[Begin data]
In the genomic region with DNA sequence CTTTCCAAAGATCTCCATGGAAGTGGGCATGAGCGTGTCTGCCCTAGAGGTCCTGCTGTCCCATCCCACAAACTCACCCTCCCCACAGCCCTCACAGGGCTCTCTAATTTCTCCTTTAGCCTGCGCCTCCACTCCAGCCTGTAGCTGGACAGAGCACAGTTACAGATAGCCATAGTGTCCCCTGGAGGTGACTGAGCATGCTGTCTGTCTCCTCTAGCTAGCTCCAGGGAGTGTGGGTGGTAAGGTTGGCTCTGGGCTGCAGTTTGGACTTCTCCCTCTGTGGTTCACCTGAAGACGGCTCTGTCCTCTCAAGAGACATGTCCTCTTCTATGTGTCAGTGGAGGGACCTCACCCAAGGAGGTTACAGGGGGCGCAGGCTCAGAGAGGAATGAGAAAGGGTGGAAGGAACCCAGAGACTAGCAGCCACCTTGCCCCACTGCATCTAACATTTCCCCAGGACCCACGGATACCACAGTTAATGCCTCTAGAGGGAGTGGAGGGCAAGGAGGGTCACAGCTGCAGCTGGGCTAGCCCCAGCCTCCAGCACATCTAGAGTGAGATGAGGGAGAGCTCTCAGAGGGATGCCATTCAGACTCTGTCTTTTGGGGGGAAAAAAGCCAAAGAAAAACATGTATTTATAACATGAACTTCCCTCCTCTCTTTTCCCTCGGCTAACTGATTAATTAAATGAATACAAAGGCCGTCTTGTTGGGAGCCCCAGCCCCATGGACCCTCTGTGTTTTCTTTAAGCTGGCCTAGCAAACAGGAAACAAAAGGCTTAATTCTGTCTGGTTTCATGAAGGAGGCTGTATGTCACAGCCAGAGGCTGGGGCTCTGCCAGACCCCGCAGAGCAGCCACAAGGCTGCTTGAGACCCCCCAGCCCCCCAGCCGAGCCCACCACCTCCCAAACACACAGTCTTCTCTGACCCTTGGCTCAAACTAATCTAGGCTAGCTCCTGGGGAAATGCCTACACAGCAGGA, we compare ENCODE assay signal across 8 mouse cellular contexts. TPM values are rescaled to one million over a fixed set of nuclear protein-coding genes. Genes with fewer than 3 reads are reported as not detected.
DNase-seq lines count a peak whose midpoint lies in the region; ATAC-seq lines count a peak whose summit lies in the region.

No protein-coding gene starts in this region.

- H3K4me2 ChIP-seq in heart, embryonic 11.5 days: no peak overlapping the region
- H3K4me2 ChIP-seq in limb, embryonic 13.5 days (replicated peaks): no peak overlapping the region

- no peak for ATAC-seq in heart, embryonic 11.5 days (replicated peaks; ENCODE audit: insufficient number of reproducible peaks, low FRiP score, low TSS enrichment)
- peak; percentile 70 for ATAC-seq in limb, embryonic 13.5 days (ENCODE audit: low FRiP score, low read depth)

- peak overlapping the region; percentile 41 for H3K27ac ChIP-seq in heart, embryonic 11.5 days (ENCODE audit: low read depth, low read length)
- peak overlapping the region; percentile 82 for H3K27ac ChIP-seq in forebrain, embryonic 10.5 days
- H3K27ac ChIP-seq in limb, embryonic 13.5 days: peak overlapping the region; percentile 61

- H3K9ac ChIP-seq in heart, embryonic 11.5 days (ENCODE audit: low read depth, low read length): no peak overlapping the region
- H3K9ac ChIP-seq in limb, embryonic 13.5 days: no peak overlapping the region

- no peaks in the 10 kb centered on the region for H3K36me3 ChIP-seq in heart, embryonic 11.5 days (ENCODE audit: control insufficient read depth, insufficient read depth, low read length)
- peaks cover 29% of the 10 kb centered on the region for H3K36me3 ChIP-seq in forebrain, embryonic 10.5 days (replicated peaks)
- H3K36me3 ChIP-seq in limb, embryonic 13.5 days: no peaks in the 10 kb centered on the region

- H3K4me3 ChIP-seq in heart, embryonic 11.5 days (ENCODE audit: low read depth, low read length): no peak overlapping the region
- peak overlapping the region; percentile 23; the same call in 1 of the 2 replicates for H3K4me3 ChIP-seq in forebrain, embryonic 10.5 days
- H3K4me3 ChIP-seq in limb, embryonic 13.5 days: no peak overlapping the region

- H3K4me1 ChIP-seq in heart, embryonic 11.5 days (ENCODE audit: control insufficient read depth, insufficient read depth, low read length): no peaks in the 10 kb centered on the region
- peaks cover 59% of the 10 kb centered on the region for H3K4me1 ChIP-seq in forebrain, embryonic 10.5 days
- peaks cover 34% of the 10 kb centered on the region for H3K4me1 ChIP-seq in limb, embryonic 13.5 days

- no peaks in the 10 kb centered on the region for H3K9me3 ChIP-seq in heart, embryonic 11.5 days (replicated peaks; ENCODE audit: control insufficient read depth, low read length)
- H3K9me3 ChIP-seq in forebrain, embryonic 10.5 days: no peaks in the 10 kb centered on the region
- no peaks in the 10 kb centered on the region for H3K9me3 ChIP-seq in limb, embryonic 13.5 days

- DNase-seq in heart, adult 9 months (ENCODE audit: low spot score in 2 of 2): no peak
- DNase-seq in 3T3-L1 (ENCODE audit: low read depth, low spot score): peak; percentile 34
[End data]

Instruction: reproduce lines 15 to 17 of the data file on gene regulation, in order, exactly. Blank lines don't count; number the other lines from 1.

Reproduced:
- H3K36me3 ChIP-seq in limb, embryonic 13.5 days: no peaks in the 10 kb centered on the region

- H3K4me3 ChIP-seq in heart, embryonic 11.5 days (ENCODE audit: low read depth, low read length): no peak overlapping the region
- peak overlapping the region; percentile 23; the same call in 1 of the 2 replicates for H3K4me3 ChIP-seq in forebrain, embryonic 10.5 days